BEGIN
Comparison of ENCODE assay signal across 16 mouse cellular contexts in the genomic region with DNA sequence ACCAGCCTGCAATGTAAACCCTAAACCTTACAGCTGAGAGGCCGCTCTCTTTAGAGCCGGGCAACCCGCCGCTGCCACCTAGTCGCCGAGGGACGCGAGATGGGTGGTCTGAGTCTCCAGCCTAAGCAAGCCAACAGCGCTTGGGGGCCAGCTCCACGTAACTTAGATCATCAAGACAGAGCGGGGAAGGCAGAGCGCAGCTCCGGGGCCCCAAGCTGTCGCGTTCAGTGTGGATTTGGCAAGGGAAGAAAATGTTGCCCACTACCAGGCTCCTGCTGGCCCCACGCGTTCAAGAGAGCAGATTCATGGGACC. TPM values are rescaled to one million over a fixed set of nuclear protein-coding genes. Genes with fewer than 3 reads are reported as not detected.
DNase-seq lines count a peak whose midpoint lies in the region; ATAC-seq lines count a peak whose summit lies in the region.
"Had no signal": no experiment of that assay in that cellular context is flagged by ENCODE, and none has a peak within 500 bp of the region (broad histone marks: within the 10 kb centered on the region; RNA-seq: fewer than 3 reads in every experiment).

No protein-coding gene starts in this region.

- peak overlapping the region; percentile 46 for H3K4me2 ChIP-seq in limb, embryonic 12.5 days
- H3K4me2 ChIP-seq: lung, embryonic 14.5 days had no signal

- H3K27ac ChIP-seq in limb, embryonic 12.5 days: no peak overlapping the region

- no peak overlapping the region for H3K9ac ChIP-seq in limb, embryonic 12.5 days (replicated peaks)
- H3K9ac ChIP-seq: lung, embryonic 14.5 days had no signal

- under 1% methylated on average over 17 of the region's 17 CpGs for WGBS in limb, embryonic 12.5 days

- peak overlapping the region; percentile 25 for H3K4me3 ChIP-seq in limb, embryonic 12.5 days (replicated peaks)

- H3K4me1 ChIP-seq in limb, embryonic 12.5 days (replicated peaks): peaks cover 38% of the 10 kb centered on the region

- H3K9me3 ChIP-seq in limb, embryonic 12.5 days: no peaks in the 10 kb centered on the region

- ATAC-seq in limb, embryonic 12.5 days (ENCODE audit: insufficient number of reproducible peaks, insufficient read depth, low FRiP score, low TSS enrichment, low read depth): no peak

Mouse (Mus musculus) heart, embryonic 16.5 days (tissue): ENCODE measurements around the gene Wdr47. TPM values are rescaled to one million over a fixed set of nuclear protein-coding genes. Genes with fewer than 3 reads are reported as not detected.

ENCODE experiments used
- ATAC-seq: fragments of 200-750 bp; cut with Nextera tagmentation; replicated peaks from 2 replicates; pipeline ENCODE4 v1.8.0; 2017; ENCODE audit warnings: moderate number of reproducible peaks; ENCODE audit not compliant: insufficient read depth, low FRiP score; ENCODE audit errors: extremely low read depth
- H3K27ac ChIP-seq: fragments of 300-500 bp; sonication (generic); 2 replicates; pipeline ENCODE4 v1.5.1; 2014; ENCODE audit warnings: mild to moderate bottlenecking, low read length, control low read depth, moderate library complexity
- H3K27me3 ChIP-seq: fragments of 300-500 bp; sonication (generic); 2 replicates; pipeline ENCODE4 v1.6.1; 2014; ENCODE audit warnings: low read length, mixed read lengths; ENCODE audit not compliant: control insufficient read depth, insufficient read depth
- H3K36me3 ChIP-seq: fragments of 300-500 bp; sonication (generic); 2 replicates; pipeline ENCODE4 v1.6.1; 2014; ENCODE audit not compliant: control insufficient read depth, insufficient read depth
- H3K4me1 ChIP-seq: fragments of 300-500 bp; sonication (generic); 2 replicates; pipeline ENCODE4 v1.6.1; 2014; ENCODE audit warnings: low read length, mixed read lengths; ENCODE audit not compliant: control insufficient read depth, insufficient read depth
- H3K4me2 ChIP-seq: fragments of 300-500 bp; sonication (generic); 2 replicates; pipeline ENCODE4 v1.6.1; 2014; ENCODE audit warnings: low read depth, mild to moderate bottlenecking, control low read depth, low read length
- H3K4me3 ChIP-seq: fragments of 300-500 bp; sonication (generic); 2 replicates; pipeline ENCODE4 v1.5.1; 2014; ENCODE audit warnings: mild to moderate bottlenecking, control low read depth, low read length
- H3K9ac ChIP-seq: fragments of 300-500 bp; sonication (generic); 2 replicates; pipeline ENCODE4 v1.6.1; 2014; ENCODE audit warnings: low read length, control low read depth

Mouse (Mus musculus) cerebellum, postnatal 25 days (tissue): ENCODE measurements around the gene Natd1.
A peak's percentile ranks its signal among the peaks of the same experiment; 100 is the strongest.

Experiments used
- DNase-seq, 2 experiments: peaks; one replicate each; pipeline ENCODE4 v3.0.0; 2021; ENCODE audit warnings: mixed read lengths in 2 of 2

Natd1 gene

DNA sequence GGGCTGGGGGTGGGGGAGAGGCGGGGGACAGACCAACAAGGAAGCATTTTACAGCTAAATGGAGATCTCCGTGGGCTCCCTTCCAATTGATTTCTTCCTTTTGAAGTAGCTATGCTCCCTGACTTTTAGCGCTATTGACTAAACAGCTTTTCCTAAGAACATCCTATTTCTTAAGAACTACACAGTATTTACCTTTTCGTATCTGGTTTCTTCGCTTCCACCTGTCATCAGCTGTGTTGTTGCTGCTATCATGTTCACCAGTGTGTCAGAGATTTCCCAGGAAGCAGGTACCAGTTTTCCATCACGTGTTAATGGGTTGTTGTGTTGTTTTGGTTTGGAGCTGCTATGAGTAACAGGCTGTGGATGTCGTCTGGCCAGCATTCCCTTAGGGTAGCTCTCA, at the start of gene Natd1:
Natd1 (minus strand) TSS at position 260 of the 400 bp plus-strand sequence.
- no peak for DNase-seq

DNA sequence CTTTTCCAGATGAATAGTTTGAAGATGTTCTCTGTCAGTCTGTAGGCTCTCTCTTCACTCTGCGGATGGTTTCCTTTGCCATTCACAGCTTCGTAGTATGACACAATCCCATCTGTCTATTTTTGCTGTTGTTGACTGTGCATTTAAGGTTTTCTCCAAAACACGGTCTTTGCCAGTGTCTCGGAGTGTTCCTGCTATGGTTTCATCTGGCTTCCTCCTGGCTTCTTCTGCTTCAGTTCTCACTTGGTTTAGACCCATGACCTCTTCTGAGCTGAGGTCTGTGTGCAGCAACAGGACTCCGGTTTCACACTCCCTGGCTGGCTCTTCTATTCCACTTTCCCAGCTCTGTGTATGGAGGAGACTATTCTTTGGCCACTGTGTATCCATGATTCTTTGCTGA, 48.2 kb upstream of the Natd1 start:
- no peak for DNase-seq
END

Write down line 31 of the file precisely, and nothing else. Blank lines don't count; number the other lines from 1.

Natd1 (minus strand) TSS at position 260 of the 400 bp plus-strand sequence.